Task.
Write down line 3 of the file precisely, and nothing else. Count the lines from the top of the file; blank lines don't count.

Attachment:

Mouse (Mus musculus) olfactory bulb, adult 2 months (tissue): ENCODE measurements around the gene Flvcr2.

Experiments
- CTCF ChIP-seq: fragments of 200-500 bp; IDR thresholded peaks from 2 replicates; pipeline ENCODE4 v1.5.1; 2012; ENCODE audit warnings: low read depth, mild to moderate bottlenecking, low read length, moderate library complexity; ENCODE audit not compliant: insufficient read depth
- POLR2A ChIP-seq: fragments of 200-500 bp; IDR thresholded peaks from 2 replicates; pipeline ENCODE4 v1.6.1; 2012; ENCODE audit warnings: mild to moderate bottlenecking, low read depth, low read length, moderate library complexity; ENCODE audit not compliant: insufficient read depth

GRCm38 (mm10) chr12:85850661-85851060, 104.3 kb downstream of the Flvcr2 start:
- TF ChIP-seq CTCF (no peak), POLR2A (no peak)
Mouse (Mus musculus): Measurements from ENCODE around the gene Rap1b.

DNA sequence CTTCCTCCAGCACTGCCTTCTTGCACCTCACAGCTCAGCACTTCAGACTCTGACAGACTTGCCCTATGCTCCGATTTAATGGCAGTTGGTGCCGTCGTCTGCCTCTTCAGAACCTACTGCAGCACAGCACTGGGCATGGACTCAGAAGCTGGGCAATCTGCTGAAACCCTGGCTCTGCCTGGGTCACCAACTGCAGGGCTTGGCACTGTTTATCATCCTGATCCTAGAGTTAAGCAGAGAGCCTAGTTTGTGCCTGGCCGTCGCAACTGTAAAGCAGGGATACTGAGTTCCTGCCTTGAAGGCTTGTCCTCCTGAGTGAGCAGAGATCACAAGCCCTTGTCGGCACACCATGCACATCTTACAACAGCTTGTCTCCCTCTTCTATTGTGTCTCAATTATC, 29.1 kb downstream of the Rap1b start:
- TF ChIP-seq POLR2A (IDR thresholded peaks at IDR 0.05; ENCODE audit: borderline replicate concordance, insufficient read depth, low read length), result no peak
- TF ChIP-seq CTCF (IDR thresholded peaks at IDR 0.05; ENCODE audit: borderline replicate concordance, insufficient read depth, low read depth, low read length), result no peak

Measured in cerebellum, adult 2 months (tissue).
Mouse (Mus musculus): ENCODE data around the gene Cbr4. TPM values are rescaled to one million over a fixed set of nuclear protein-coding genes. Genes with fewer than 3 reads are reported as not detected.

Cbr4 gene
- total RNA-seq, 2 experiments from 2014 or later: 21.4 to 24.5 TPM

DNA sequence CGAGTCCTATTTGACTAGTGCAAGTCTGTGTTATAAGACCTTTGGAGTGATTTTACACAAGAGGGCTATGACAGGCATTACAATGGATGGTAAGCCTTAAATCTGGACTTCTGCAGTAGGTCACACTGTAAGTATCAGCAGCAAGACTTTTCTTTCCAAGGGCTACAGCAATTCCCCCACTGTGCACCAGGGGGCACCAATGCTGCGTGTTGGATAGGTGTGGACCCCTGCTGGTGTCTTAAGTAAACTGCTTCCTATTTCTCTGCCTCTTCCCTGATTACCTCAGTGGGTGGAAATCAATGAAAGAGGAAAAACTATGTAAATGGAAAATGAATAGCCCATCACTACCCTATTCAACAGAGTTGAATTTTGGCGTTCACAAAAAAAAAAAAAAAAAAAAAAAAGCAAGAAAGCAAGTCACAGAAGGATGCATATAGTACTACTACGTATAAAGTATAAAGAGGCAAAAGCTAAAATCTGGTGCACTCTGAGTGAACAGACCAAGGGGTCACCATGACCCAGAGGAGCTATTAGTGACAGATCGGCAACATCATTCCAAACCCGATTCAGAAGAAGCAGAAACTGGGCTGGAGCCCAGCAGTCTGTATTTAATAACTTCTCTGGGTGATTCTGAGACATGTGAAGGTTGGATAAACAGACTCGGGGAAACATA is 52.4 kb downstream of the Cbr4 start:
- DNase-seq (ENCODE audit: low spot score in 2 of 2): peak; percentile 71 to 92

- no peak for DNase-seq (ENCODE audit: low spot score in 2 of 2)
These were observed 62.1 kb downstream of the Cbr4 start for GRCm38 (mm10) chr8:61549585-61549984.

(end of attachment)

- CTCF ChIP-seq: fragments of 200-500 bp; IDR thresholded peaks from 2 replicates; pipeline ENCODE4 v1.5.1; 2012; ENCODE audit warnings: low read depth, mild to moderate bottlenecking, low read length, moderate library complexity; ENCODE audit not compliant: insufficient read depth